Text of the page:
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A 'green' spurt for US businesses?

Wal-Mart's new plan to pare energy costs by shifting to renewables could prompt other firms to follow its lead.

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Next time you're cooling off in a Wal-Mart store on a hot summer day, picture solar panels on the roof powering super-efficient air-conditioning equipment. Then multiply that picture a million times across the rooftops of corporate America.

It's a fresh vision of the nation's energy future that energy efficiency experts say is more likely now that US business finally has its bell cow - Wal-Mart - to lead the herd to greener energy pastures. Its new "green" plan, announced this week, seeks to get all of its energy from renewable sources.

Despite numerous lawsuits charging the retailing behemoth with environmental violations, some experts say it and other companies do appear interested in tapping energy efficiency to improve their bottom lines - not just their green image. It is move that could bring business and environmental interests closer together.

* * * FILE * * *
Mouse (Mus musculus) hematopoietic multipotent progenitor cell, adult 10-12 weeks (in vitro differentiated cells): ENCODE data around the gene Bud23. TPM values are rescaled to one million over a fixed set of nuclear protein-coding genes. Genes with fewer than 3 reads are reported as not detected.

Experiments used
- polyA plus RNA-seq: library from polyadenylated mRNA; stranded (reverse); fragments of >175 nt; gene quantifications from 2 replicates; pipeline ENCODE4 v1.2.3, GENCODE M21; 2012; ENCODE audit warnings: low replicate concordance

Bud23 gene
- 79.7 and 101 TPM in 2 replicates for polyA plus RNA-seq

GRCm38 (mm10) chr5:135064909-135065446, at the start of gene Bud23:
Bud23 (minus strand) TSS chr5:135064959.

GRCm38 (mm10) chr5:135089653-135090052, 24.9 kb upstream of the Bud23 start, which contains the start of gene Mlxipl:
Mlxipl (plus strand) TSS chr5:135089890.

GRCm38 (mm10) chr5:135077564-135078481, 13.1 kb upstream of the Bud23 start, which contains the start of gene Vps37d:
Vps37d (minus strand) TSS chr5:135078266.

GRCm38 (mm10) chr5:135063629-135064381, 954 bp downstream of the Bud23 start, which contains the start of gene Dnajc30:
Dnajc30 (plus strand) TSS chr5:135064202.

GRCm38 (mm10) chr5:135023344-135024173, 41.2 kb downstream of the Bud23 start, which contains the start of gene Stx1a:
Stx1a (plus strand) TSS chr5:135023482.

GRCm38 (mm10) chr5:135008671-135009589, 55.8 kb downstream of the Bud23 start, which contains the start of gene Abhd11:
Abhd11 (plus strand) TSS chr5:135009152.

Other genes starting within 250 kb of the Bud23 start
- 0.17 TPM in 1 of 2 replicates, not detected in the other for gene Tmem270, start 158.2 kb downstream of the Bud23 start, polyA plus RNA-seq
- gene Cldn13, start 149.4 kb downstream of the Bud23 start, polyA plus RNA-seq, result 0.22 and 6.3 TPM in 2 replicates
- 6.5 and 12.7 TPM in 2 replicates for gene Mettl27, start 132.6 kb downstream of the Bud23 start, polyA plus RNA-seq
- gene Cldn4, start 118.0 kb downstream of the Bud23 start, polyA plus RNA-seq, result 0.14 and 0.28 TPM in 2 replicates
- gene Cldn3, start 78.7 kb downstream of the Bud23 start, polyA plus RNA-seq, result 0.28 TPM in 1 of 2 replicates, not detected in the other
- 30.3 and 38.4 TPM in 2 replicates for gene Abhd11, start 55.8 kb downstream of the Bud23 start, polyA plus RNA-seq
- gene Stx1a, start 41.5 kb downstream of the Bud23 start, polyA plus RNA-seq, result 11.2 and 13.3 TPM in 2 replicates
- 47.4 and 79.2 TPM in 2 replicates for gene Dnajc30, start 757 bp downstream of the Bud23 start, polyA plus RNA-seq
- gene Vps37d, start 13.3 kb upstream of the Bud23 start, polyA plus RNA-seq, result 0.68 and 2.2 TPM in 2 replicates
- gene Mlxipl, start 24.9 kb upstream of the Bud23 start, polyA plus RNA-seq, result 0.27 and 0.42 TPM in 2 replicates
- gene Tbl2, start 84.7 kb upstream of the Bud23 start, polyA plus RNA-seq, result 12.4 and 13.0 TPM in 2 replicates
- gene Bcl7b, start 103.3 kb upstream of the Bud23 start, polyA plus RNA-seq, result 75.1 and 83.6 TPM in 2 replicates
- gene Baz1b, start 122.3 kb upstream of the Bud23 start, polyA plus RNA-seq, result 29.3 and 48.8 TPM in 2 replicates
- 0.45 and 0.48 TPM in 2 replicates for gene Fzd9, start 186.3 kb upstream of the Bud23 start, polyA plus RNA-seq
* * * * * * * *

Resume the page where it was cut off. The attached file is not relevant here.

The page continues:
"We've had other businesses that understood energy efficiency as a key to fattening the bottom line - but now we've got Wal-Mart," says Neal Elliott, industrial program director for the American Council for an Energy Efficient Economy, an energy think tank in Washington. "Having the nation's biggest retailer on board is going to make a big difference in how much attention other companies pay to this issue."

While energy efficiency has not been a prime interest of American business since the energy crises of the 1970s and 1980s, a growing number of companies have been focusing on paring energy costs and reducing global warming.

Whole Foods Market based in California installed super-efficient appliances, solar power and lighting, and high- efficiency air-conditioning equipment in its stores. About 20 percent of the company's power is generated or purchased green power, according to its website.


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